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🤖 Six months after the six-month AI pause
About six months ago, a large number of people signed the open letter calling for a six-month pause in AI development.
No pause came out of it. On the contrary, there is a lot happening in the AI field.
AI now contributes to creating new proteins, predicting genetic diseases, helping us talk to animals, getting better weather forecasts, discovering new antibiotics, saving coral reefs and experimenting with new materials. Early research also shows that ChatGPT helps us work faster and with higher quality. Just to mention some of what has happened.
None of this would have happened if we had paused AI.
After six months, AI progress would not have just started again either. There would be great uncertainty about AI’s future, will it even be allowed? Research in the field would suffer, funding would decrease and entrepreneurs would be unsure if they can invest.
The doomsday rhetoric has taken hold
Few of those who signed the open letter probably thought there would be a pause. Nor do many of them seem to believe that AI will lead to the extinction of humanity. Instead, they wanted to start a debate about the dangers of AI.
They did get that, but more than anything else, they have succeeded in getting the AI doomsday scenario into the top echelons of global power.
The President of the European Commission, Ursula van der Leyen, said in her State of the Union speech: “Reducing the risk of extinction due to AI should be a global priority alongside other societal risks such as pandemics and nuclear war.”
Max Tegmark, the initiator behind the open letter, cheers on Twitter: "Ursula dropped the E-bomb! E as in Existential risk."
In Wall Street Journal he is pleased that the fantasies… sorry, theories about AI extinction are now taken seriously.
For that was the main purpose of the open letter.
“I believe that the artificial intelligence we are trying to build will probably wipe out all of humanity quite soon,” he said in his summer talk on Swedish Public Radio. No ifs and buts, he is convinced that we will all die the AI death. That is the very definition of a doomsday prophet.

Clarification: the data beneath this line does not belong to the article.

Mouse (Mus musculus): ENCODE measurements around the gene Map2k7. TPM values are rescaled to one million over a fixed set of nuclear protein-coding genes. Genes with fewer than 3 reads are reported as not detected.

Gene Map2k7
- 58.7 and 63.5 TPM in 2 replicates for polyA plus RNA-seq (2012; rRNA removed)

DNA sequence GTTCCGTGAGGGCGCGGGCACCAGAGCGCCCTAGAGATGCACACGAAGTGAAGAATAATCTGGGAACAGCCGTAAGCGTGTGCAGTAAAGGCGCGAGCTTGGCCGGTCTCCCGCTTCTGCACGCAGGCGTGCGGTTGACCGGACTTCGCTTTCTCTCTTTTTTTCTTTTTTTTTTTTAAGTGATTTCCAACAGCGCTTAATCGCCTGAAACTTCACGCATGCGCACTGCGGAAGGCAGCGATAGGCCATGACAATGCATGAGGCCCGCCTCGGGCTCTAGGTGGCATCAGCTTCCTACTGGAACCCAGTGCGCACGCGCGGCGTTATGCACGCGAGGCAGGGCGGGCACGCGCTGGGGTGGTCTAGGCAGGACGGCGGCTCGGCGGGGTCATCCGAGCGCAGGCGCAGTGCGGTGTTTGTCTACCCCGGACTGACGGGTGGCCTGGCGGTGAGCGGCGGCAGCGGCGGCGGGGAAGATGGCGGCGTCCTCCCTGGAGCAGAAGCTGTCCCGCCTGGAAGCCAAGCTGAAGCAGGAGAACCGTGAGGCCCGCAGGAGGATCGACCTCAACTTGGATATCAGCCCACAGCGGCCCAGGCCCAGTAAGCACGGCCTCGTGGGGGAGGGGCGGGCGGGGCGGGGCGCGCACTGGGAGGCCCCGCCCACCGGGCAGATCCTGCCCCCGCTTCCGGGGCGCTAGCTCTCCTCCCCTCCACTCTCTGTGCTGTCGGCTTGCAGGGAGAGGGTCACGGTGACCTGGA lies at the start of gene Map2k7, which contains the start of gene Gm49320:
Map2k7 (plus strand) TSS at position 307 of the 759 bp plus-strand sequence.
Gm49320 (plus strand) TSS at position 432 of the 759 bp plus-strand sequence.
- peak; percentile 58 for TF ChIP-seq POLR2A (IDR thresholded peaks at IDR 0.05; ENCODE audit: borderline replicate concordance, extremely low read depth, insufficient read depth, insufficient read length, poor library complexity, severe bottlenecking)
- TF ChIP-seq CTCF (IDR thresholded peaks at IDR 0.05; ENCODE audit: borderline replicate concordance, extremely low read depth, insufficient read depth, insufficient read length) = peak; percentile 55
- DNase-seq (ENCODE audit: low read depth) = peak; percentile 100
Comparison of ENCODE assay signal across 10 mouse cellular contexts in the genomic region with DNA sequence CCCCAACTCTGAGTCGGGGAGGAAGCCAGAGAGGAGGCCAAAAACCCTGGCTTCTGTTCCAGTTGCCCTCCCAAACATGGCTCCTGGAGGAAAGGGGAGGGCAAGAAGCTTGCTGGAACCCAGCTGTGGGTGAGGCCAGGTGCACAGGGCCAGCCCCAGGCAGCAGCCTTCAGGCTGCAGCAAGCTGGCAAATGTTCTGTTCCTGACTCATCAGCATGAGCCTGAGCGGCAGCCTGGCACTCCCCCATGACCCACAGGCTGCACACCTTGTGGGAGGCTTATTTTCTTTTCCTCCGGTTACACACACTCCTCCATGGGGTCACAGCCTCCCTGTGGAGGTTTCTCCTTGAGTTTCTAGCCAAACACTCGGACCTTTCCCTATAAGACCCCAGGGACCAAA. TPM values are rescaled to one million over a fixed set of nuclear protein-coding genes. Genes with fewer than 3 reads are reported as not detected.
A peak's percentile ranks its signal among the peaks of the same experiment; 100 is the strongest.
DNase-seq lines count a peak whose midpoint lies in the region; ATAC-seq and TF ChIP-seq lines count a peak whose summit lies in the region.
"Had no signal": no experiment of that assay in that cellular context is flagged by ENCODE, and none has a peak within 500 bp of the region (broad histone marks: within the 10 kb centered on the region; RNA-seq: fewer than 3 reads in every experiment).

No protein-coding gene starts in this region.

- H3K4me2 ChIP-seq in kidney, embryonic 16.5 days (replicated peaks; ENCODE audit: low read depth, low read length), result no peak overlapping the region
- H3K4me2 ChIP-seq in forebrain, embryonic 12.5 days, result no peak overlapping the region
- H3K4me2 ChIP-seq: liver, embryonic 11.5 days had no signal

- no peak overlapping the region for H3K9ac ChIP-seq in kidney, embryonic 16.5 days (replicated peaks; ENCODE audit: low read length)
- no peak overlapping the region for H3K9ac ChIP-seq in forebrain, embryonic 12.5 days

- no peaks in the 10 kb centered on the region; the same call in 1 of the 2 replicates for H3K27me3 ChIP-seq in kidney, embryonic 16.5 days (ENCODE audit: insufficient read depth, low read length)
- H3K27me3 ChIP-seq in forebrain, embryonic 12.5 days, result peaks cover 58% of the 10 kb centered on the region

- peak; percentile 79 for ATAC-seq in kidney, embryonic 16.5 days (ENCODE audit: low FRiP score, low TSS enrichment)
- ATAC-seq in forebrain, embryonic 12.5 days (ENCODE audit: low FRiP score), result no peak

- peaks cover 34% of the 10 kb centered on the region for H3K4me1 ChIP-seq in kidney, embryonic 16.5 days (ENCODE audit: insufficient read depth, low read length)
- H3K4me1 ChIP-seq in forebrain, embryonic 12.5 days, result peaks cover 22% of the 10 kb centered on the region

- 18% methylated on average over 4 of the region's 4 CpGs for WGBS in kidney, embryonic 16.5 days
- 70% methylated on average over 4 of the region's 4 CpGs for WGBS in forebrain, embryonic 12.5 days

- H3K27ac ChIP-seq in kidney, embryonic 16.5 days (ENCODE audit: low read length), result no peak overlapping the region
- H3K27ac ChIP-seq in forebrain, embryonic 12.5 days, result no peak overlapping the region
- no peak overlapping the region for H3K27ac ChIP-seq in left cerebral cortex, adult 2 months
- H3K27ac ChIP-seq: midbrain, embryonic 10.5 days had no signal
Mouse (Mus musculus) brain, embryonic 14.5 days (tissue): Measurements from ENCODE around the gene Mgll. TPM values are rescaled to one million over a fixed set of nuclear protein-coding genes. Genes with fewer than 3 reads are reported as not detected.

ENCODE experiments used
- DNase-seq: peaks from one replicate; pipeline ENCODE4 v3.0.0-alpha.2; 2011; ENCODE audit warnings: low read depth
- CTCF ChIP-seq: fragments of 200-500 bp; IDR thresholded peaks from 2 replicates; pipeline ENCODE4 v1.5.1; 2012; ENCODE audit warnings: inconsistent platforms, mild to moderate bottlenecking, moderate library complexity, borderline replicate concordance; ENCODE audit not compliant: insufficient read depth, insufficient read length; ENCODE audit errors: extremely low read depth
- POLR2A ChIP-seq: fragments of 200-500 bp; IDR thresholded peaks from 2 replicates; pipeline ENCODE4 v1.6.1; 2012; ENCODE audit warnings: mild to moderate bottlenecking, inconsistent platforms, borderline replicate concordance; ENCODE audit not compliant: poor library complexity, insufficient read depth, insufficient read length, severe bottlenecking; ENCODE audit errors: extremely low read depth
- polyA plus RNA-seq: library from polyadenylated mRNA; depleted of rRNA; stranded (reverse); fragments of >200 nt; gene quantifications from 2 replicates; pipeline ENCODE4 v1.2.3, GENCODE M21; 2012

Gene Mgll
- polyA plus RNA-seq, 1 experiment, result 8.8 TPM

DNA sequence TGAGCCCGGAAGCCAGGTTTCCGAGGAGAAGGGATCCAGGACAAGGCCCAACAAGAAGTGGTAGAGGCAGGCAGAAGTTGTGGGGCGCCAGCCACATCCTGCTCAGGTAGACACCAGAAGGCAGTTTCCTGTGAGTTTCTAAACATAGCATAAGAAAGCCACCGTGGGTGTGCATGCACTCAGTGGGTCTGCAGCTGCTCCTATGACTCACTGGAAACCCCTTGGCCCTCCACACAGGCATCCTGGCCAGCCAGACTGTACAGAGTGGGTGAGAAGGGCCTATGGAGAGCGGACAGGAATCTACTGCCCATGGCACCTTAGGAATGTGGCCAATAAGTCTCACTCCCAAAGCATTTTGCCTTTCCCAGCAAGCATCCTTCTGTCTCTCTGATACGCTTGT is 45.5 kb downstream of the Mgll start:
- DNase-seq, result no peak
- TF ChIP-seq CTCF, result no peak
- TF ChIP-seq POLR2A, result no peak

The goal is not a pause
I do not think Max Tegmark’s goal is a pause. He wants a stop. If you are convinced that AI is so dangerous that it will wipe out humanity, it must logically be stopped.
He runs a smart campaign. Step by step he pushes the E-bomb forward. It’s time we mobilize against this.
Focus the debate on the real problems with AI (scams using generative AI are a low hanging fruit for criminals, for example) and above all on the benefits.
To stop climate change we need all the help we can get. And it’s urgent. AI is the perfect tool for that job.
What if Max Tegmark & Co convince Ursula van der Leyen and Joe Biden to slow down AI significantly? Think of all the great benefits for humanity that we will not see then.
Artificial intelligence can be humanity’s best technical innovation so far. It must not be stopped by a doomsday prophet.
The Angry Optimist
💡 Thanks for that, Bing
ChatGPT that can see and talk, is now being rolled out to paying users. I haven’t got it yet, but it’s already free via Bing.
I took a picture of our shoe rack and asked Bing to guess how many people live in the household.
Based on the picture, I would guess that at least four people live in this house.
Wrong, we are three people, but considering the amount of shoes, you can forgive that. But I will never forgive this comment:
The shoes are not very organized or neat, which suggests that the people who live in this house are busy or have different habits of putting away their shoes. Some of the shoes are neatly arranged on the shelf, while others are scattered on the floor in front of the shelf.
Those that are “neatly arranged” are my wife’s shoes, those that are “scattered on the floor” are mine. I will never use Bing again.
More fascinating examples
A guy at X collected ten examples of different things that seeing ChatGPT can do. Here are some of them.
The Angry Optimist